Maybe something alliterative — Steve The Stilton? Now, where did I put the goat? See if it makes it that far….
I am very impressed. Or maybe it was for you. Well done, it looks amazing so far. Aaah, Cheese Smiles with Lanark Blue — perfect! Currently very sidetracked by cultured butter — which if you know the history of Suffolk Cheese is a very funny joke!
Planning my next season of cheese making back at Easton Farm Park just tidying up some details before going to press. If you like a Spotify playlist this is my cheese inspired list…. I have Spotify somewhere but am a bit of a techno-idiot! I think my next project might be some simple soft cheeses but flavoured. Do you plan to one day sell your cheeses? At the moment I have embarked on a two year project of research and testing to see if my ideas develop into something worthwhile. However, if I hear a clamouring at the door who knows — never say never.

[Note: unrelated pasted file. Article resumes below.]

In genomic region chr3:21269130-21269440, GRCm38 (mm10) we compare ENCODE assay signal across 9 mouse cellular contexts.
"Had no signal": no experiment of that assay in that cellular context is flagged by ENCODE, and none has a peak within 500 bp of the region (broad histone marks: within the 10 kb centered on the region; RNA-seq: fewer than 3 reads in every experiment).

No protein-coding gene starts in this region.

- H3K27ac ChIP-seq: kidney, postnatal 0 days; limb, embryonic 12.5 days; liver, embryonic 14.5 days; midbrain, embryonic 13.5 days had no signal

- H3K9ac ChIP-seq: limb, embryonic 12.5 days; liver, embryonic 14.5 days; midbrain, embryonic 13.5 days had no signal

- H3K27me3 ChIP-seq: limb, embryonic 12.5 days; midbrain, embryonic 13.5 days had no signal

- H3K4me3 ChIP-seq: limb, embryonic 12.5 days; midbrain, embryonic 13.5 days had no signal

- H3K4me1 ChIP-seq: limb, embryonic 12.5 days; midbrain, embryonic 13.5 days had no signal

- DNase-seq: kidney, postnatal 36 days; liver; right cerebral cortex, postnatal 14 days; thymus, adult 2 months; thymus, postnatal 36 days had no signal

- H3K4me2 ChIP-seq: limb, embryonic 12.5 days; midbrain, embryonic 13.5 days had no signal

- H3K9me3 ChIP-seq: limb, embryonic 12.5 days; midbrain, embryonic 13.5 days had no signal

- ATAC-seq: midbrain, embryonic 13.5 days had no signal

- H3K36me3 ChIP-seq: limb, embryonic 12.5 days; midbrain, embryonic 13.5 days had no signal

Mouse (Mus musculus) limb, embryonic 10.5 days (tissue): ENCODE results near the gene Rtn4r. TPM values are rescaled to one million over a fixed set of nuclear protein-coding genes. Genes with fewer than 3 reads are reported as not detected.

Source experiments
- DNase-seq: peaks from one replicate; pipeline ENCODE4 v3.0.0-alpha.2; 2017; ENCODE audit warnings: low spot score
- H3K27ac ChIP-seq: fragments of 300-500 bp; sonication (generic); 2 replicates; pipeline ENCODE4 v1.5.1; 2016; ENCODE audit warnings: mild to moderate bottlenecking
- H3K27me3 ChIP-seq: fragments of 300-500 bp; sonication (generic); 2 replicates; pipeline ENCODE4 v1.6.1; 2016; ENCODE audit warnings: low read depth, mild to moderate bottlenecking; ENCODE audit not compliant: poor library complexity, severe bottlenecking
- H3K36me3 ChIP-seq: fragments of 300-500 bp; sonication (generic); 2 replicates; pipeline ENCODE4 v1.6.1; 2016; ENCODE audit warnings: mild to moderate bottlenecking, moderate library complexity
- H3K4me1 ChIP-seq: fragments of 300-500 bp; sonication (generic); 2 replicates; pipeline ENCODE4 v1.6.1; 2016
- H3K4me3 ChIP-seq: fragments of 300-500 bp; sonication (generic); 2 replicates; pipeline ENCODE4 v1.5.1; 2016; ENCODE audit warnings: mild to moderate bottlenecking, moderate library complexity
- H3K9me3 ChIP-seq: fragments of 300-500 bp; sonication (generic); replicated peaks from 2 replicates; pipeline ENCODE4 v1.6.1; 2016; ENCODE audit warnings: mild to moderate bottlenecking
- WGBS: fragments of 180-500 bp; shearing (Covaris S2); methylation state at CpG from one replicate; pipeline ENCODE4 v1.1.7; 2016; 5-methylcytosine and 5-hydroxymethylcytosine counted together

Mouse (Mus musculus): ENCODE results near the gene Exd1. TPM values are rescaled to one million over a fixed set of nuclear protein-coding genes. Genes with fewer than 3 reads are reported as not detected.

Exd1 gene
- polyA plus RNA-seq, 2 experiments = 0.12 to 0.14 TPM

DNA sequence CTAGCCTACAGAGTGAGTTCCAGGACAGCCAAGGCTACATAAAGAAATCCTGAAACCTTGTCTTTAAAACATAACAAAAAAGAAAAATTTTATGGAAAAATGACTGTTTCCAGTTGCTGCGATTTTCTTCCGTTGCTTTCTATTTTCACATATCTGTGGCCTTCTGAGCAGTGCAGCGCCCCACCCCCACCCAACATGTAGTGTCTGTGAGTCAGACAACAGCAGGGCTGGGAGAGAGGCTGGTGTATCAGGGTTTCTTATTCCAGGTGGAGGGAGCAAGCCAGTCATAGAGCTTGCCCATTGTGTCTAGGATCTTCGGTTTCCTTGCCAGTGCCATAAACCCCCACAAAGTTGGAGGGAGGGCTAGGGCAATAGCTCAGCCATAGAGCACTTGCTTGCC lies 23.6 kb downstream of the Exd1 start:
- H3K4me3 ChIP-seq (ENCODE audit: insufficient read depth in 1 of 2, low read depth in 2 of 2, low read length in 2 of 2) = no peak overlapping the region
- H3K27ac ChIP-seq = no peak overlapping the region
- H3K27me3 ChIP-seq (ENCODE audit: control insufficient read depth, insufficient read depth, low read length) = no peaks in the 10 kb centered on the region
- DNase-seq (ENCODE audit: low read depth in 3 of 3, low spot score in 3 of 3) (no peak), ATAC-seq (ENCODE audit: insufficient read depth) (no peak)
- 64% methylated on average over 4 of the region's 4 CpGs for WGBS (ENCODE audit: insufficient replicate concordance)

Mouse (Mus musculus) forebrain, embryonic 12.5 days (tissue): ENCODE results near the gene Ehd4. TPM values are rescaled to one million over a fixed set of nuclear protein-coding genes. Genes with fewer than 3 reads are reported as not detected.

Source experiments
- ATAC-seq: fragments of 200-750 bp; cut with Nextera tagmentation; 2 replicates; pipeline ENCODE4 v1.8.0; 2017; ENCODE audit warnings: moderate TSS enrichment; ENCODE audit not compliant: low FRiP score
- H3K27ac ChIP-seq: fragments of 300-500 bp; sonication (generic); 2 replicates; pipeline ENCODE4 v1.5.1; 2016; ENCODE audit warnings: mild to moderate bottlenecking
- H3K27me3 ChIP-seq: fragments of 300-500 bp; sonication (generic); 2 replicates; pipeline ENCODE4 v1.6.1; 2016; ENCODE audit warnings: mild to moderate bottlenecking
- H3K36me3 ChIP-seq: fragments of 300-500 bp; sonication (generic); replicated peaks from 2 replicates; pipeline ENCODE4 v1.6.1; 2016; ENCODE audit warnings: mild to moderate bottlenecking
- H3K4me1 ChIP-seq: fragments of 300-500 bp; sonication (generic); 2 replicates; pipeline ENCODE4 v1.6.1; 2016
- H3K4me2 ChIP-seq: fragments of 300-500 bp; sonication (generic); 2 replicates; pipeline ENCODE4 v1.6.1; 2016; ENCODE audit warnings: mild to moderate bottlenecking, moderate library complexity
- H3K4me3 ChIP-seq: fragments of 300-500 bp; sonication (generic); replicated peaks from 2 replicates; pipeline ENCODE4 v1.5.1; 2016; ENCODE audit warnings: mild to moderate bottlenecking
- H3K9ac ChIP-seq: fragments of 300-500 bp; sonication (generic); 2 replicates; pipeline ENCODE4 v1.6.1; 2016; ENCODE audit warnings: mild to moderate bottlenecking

I think you have done very well. The mould growth looks about right, and as long as you scrape off excess mould once in a while, it will be all good.
Brilliant story so far, as is to be expected from you now! As much as the reveal of E-Colin was sidesplittingly hilarious, I shared it on Facebook I do hope that Trev turns out well — he is showing such great promise…. The ageing is the hardest part though so plenty of time for him to turn into a monster! I definitely admire you for trying a blue. Would you mind sharing a little more on how you made the mould? I mean the mould to shape the cheese. The mould I used was a metal colander that I found in a local Asian kitchen shop.
Making Blue Cheese at Home
You can sort of see it in this post in the pressing photo: My Stilton is similar then. How is your rind looking?
Hardly any rind to speak of but it might well have after 4 months. All this is irrelevant though i think cos it tastes very good IMHO. This is how I make it too. One thing to add for newbies is that during the first few weeks the cultures can give off a strong ammonia smell. I only mention this so that no one discards a perfectly good effort when they smell it at that phase. Thanks for the tip, Elizabeth.